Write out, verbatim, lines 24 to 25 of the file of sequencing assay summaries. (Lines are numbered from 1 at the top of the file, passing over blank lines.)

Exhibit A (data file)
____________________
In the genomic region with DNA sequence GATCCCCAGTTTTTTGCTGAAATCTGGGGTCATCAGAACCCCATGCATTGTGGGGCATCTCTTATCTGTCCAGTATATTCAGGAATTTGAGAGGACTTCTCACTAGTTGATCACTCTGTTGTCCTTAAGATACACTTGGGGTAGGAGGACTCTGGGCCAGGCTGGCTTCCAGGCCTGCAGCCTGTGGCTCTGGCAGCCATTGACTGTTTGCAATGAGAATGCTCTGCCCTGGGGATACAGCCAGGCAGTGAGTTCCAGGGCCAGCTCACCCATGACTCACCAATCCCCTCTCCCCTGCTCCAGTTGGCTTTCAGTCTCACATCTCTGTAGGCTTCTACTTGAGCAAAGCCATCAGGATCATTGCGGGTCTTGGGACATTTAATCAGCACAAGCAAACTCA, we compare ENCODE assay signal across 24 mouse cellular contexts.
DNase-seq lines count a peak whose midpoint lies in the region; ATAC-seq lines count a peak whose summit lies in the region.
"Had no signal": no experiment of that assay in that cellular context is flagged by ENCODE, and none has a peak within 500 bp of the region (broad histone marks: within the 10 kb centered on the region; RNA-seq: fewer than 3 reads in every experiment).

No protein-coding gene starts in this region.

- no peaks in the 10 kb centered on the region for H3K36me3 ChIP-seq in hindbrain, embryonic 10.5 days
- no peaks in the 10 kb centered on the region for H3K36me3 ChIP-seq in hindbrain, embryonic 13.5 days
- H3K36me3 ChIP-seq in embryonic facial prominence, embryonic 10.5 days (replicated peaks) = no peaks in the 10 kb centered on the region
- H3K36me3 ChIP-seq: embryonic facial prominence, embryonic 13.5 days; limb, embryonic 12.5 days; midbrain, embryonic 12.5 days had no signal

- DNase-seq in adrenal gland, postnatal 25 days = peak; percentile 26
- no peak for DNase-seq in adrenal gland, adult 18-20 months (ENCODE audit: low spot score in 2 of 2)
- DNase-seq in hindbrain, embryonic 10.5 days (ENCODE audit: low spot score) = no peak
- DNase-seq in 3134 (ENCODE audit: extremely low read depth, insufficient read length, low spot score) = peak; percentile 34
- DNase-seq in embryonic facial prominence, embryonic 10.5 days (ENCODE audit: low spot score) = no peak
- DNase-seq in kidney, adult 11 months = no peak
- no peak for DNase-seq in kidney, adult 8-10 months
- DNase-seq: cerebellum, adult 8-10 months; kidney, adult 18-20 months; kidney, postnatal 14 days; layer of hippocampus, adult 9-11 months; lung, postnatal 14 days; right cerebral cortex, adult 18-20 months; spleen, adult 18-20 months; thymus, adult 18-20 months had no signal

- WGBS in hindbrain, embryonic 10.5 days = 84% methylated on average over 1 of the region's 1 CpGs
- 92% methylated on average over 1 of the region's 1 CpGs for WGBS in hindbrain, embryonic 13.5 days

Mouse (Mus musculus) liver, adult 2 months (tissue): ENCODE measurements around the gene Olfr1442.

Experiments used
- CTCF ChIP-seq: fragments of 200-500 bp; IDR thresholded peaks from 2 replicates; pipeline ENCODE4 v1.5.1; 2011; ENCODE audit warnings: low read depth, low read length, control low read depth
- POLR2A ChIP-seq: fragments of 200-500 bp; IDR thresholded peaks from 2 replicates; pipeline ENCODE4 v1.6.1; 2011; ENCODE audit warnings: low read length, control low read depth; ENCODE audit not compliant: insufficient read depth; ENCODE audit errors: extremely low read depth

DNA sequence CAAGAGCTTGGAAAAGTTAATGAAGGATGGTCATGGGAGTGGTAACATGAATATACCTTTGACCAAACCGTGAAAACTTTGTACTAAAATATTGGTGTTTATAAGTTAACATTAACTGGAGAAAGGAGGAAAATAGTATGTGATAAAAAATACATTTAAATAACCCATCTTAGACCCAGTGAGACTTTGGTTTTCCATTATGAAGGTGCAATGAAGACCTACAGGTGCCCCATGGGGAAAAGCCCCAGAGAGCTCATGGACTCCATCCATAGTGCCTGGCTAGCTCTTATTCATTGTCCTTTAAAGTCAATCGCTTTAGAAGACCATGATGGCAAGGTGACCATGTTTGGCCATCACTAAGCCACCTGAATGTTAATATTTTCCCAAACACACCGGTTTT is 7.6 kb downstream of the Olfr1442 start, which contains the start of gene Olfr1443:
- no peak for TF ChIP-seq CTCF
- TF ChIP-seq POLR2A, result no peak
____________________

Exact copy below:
- no peak for TF ChIP-seq CTCF
- TF ChIP-seq POLR2A, result no peak